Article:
Monitoring Creek Water Quality

Successful revitalization of Onondaga Creek for recreational use is dependent not only on improving visible attributes — such as reducing trash buildup with our annual in-creek cleanups — but on understanding and monitoring the measurable quality of the creek water. The CNY chapter of the Izaak Walton League of America (IWLA) volunteer organization, in partnership with several area high-school science teachers, SUNY-ESF, Syracuse University, and the Onondaga County Soil & Water Conservation District, has been developing “Project Watershed CNY” since the chapter’s inception in 1989, and using this regional program to monitor Onondaga Creek.

Please consult the NYS Department of Health for detailed information regarding safe fishing and consumption recommendations.

To learn more about a recent ESF water quality study focusing on water inputs to Onondaga Lake, skip ahead to the October 2022 Water Quality Snapshot.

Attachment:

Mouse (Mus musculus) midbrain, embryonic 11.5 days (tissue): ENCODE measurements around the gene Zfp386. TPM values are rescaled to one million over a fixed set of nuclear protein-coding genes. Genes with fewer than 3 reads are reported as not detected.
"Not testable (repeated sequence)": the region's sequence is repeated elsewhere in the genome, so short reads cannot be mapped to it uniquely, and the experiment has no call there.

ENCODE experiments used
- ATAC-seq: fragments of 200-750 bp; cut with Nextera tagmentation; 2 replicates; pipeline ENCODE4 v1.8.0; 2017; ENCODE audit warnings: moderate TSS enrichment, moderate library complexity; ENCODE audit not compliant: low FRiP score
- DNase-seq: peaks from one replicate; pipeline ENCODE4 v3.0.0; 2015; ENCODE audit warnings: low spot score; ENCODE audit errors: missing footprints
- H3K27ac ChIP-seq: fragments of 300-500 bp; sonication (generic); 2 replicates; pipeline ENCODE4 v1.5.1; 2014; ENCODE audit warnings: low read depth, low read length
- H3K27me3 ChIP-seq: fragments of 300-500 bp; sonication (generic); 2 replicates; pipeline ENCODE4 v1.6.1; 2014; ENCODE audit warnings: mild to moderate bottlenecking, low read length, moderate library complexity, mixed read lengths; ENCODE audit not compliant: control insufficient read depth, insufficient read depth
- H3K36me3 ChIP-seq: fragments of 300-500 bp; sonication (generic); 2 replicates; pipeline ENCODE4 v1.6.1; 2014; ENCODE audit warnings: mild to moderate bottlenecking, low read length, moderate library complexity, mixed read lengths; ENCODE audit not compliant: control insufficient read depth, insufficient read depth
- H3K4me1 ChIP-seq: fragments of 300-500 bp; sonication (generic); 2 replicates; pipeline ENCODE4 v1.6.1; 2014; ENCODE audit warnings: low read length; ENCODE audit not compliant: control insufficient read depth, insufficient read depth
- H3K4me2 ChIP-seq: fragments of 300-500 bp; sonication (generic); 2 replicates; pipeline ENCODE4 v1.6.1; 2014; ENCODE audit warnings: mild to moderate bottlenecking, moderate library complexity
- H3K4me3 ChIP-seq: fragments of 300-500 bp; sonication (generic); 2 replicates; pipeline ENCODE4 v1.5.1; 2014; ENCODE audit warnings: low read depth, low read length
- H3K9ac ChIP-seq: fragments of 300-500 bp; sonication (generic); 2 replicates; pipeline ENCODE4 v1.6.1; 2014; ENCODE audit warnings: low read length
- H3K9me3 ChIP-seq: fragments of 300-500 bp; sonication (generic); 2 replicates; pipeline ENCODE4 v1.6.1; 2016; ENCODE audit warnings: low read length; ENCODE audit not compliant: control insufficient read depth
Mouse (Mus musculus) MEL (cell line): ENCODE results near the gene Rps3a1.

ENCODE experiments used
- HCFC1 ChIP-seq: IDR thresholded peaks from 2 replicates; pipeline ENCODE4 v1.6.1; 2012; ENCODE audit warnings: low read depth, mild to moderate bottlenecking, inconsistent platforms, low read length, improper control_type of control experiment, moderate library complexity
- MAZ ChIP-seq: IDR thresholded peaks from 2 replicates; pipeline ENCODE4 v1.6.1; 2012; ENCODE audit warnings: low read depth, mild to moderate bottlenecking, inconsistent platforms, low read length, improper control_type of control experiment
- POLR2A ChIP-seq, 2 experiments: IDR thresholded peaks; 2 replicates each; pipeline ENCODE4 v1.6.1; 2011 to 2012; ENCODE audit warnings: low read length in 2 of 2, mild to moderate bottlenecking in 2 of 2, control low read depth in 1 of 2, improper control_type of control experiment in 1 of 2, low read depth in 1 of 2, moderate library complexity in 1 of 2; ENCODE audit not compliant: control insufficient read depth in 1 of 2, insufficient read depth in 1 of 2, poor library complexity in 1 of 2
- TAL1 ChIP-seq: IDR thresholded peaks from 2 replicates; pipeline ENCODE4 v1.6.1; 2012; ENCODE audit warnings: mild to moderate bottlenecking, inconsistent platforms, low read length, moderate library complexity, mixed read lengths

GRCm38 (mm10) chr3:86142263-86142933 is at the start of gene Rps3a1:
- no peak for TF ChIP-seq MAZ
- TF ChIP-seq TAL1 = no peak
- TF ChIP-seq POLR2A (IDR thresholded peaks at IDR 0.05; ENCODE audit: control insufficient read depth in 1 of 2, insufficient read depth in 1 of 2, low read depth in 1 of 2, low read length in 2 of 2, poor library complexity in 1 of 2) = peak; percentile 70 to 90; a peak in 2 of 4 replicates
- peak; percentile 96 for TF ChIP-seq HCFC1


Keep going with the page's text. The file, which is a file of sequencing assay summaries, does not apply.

Method for Assessing Water Quality

CNY IWLA’s “Project Watershed CNY” follows the “Save Our Streams” methods for assessing water quality based on the identification of stream insects and macroinvertebrates, and additionally adds a chemical monitoring component based on the Field Manual for Water Quality Monitoring: An Environmental Education Program for Schools by Mark Mitchell and William Stapp at the University of Michigan. 

Spanning more than two decades, volunteers have sampled points along Onondaga Creek from the headwaters near Route 80 and Tully Farms Road all the way to Dickerson Street near downtown Syracuse, recording and archiving their biological and chemical sample results in CNY IWLA’s database.

Biological Water Quality

Simply speaking, we know organisms who make the creek-water their homes — mainly insects and macroinvertebrates (crustaceans) — range from being very tolerant of poor water quality to being very sensitive to water pollution (and particularly decreased levels of dissolved oxygen). CNY IWLA volunteers examine sample water from various points along the creek to record how many organisms they can see — paying extra attention to how many very sensitive organisms they observe — to then infer excellent, good, fair, or poor water quality using the “Save Our Streams” standardized biological monitoring rubric.